July 7, 2011 | Posted By David Lemberg, M.S., D.C.

Frankenstein, written by Mary Shelley in 1818, is as compelling and thought-provoking in 2011 as when the novel appeared almost 200 years ago. Shelley subtitled her opus The Modern Prometheus. Dr. Victor Frankenstein, although certainly no god, was a brilliant scientist who paid bitterly for the fruits of his genius. His loved ones were tragically murdered by his inhuman creation and he was doomed to suffer relentlessly for his deeds, as was Prometheus.

The Titan Prometheus believed he was helping mankind by giving them the gift of fire. Frankenstein believed he was furthering the cause of science by creating a living being from dead flesh. Prometheus and Frankenstein shared the classical tragic flaw of hubris. Hubris is the arrogance that leads one to overestimate one’s abilities and importance and take actions that likely result in great harms. In Greek literature a person’s hubris usually helped cause his destruction.

Dr. Frankenstein successfully created new life. The monster was a genius, but his physical qualities were abhorrent to others and he was shunned. The being recognized his unfortunate uniqueness and was greatly pained by his enforced solitude. He wreaked terrible vengeance upon Frankenstein for the perceived crime of bringing the creature into the world.

One possible conclusion from Shelley’s cautionary tale is that science should never proceed unchecked. Science always needs to be constrained by moral principles and its activities need to be referenced against potential harms. Frankenstein’s hubris blinded him to the likely untoward outcomes of his research. He was only focused on the task he had set himself. He gave no thought to what such a creature would think or how it would act. He certainly never considered potential consequences to others that would flow from the existence of such a creation.

Opponents of reproductive cloning often draw unflattering parallels to the story of Frankenstein and his monster. There are some things scientists should never consider and some actions scientists should never take, they say. It is suggested that creating life — which is exactly what reproductive cloning would be, if successful — is the ultimate act of hubris. Frankenstein provides fictional evidence of this. Dr. Frankenstein took it upon himself to create life, and his family and friends paid the terrible cost of his actions in the loss of their own lives.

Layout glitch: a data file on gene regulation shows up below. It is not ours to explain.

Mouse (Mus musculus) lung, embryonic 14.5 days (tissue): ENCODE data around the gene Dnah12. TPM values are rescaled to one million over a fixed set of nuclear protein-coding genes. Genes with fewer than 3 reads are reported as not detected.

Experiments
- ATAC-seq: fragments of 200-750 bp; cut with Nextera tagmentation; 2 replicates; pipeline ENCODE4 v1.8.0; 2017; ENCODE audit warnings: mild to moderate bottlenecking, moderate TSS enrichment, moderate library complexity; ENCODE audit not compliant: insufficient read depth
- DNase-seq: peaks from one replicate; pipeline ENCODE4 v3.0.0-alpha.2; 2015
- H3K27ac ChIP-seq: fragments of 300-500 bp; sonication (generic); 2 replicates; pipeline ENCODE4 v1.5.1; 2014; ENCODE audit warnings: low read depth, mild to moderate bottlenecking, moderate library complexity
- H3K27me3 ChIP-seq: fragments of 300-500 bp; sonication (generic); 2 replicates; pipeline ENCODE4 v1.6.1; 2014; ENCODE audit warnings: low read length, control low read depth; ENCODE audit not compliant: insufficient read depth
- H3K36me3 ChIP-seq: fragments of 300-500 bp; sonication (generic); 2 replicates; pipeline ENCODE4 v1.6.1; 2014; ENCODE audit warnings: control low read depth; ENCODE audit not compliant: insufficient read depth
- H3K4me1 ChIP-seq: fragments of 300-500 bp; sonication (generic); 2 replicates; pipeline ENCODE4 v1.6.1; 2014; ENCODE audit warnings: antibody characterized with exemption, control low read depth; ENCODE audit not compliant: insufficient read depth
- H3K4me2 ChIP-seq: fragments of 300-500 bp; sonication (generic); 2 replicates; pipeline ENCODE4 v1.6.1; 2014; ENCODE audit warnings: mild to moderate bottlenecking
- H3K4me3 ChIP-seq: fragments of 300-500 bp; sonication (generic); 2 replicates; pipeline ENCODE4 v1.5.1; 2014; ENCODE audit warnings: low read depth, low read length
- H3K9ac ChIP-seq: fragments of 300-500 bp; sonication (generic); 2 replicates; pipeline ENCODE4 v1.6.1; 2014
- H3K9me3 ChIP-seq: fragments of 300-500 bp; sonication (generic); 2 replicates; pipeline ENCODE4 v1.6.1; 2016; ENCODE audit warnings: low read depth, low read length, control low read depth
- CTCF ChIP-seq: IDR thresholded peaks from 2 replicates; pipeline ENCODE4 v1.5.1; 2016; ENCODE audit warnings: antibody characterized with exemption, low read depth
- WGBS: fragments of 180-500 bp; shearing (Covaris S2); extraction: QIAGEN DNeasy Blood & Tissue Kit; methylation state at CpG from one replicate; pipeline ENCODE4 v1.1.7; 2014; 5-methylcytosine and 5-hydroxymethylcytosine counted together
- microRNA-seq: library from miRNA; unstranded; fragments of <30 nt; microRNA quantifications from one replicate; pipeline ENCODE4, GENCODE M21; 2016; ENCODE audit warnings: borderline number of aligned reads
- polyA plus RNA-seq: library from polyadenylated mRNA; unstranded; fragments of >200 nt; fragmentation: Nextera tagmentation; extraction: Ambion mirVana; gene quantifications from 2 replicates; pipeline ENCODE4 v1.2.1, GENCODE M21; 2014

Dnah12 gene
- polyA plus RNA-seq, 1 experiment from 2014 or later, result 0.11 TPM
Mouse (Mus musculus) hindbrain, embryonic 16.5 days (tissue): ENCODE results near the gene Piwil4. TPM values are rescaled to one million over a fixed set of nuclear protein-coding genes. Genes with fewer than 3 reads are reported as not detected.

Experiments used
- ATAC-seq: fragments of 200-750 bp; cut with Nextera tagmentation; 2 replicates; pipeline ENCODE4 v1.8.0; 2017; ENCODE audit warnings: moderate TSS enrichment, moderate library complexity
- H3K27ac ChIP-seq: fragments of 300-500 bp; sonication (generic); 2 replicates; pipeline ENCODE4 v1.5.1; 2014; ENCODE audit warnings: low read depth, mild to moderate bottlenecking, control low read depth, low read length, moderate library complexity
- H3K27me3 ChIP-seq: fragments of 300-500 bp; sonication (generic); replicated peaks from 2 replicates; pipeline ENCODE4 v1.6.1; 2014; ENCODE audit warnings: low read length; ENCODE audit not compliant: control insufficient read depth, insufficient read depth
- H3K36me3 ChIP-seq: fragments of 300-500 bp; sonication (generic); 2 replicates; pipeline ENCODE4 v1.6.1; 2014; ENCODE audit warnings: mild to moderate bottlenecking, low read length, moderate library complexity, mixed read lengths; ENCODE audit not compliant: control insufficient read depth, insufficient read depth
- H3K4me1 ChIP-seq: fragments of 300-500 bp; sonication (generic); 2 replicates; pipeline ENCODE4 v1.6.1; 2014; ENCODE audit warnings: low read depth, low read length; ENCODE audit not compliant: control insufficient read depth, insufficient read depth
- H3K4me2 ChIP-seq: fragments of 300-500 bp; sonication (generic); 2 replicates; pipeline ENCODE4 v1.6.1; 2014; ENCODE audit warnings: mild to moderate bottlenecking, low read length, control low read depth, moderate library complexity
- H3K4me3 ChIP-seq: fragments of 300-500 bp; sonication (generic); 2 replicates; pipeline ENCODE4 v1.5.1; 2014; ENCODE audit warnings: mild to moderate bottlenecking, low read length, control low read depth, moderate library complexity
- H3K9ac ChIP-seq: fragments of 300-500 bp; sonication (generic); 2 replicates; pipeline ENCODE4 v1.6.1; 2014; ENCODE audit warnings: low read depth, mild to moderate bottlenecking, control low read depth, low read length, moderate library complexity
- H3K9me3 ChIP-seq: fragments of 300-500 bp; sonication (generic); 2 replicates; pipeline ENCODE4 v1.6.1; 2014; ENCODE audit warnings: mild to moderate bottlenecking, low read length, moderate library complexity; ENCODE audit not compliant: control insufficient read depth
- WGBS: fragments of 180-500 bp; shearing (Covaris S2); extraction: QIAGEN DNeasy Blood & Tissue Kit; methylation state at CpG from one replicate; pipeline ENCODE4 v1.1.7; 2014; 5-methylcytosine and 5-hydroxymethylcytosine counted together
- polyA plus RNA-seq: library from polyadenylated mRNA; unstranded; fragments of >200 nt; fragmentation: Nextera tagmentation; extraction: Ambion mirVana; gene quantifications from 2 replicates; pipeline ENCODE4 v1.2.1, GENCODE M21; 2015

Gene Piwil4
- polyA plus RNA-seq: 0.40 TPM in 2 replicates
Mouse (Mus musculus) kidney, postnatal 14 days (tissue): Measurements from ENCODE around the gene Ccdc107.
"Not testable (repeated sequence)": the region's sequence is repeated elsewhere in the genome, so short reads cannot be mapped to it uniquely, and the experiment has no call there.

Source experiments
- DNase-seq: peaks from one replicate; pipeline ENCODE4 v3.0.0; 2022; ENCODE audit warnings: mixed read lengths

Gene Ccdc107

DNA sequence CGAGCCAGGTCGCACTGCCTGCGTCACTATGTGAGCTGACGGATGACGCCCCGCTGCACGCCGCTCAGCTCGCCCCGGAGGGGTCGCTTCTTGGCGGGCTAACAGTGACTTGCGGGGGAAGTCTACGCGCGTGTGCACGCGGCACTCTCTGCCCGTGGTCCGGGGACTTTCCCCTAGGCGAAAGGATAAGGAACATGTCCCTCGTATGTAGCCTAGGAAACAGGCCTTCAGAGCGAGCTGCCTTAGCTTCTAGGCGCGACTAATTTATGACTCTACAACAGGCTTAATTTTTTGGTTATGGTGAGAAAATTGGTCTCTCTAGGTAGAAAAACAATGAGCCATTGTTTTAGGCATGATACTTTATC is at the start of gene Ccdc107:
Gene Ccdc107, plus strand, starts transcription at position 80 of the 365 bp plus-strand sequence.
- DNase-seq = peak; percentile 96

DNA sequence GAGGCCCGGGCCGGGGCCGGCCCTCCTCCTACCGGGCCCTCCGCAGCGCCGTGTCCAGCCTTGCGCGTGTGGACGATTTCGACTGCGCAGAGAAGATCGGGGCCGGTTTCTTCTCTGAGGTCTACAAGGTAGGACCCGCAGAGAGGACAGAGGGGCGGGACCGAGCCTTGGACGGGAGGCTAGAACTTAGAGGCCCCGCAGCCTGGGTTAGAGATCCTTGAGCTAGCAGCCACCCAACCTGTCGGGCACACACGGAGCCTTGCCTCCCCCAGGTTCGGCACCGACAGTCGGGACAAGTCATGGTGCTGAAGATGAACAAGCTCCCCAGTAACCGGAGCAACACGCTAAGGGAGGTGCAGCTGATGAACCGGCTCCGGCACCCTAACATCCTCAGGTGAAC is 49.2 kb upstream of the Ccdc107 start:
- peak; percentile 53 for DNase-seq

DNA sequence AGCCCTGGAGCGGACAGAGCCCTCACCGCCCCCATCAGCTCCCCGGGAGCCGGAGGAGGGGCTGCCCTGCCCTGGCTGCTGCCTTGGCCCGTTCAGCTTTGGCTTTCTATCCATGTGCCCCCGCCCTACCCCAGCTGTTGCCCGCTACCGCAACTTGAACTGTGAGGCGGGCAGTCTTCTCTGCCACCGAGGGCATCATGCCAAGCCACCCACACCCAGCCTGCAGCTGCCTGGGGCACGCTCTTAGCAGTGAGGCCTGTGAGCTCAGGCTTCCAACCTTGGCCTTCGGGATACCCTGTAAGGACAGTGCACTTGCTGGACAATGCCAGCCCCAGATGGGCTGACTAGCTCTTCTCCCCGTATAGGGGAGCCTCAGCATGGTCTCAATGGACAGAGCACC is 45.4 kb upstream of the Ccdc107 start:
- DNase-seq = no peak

Those opposed to reproductive cloning suggest that creating life should not be undertaken by scientists. But this is not a consistent position. Many of these persons do not also oppose in vitro fertilization or other assisted reproductive technologies. All fertilizations which occur in laboratories — using instruments, petri dishes, and refrigerators — are examples of scientists creating life. It is not at all clear why one form of creation is acceptable and even sought after in certain circumstances while another is deemed reprehensible and a crime against nature.

The possibility of creating life is not the only major issue in reproductive cloning. But as individual members of society, we all need to guard against hubris and its consequences.

The Alden March Bioethics Institute offers graduate online masters in bioethics programs. For more information on the AMBI master of bioethics online program, please visit the AMBI site.

3 comments | Topics: Bioethics and Public Policy , Philosophy , Reproductive Medicine , Stem Cell Research


Ricki Lewis

Ricki Lewis wrote on 07/08/11 9:43 AM

Agreed, David! The hubris of reproductive cloning is especially disturbing when one considers overpopulation and the many children who need parents.

David wrote on 07/11/11 7:14 PM

Exactly. As global population continues its inexorable march toward 9+ billion persons, is it at all reasonable to consider a technology that would further increase the total? And of course there is no shortage of already-human children hopeful of finding a family of their own.

An open question is under what circumstances might human cloning be considered ethical and moral?

Courtney wrote on 02/17/15 3:23 PM

I agree and disagree with how making a monster like Frankenstein was terrible for Victor but also it showed victor his qualities and how smart he was to event such a horrifying creature. I know Frankenstein turned out not to be the best but I feel with technology today they can make robots, clones, and other mechanical things be more improved. Technology has come a long way since Frankenstein and I feel they can make robots, clones, and etc. a lot better then they did with Frankenstein. I agree their can be pro's and con's to making a robot, clone, or etc.

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BIOETHICS TODAY is the blog of the Alden March Bioethics Institute, presenting topical and timely commentary on issues, trends, and breaking news in the broad arena of bioethics. BIOETHICS TODAY presents interviews, opinion pieces, and ongoing articles on health care policy, end-of-life decision making, emerging issues in genetics and genomics, procreative liberty and reproductive health, ethics in clinical trials, medicine and the media, distributive justice and health care delivery in developing nations, and the intersection of environmental conservation and bioethics.